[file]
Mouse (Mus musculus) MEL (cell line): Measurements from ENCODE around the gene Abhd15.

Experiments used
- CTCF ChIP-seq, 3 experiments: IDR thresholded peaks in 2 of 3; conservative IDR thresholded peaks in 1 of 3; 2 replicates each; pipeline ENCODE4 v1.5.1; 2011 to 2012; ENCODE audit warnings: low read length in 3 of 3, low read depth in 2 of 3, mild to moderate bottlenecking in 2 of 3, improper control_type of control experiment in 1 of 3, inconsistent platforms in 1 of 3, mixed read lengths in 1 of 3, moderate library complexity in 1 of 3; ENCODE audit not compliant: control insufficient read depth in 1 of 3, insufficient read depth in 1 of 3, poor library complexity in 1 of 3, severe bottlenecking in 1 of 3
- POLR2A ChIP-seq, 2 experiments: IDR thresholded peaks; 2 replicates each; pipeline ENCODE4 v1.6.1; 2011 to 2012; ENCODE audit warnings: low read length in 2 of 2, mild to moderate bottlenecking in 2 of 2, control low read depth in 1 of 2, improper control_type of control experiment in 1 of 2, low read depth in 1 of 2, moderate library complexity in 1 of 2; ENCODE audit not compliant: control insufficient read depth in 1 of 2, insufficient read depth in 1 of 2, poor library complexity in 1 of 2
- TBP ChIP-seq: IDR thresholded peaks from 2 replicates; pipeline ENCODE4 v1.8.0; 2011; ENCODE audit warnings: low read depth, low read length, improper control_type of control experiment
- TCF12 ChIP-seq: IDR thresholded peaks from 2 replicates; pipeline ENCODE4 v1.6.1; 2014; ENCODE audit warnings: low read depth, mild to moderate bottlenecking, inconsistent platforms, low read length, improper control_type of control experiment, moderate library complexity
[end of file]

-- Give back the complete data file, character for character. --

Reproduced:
Mouse (Mus musculus) MEL (cell line): Measurements from ENCODE around the gene Abhd15.

Experiments used
- CTCF ChIP-seq, 3 experiments: IDR thresholded peaks in 2 of 3; conservative IDR thresholded peaks in 1 of 3; 2 replicates each; pipeline ENCODE4 v1.5.1; 2011 to 2012; ENCODE audit warnings: low read length in 3 of 3, low read depth in 2 of 3, mild to moderate bottlenecking in 2 of 3, improper control_type of control experiment in 1 of 3, inconsistent platforms in 1 of 3, mixed read lengths in 1 of 3, moderate library complexity in 1 of 3; ENCODE audit not compliant: control insufficient read depth in 1 of 3, insufficient read depth in 1 of 3, poor library complexity in 1 of 3, severe bottlenecking in 1 of 3
- POLR2A ChIP-seq, 2 experiments: IDR thresholded peaks; 2 replicates each; pipeline ENCODE4 v1.6.1; 2011 to 2012; ENCODE audit warnings: low read length in 2 of 2, mild to moderate bottlenecking in 2 of 2, control low read depth in 1 of 2, improper control_type of control experiment in 1 of 2, low read depth in 1 of 2, moderate library complexity in 1 of 2; ENCODE audit not compliant: control insufficient read depth in 1 of 2, insufficient read depth in 1 of 2, poor library complexity in 1 of 2
- TBP ChIP-seq: IDR thresholded peaks from 2 replicates; pipeline ENCODE4 v1.8.0; 2011; ENCODE audit warnings: low read depth, low read length, improper control_type of control experiment
- TCF12 ChIP-seq: IDR thresholded peaks from 2 replicates; pipeline ENCODE4 v1.6.1; 2014; ENCODE audit warnings: low read depth, mild to moderate bottlenecking, inconsistent platforms, low read length, improper control_type of control experiment, moderate library complexity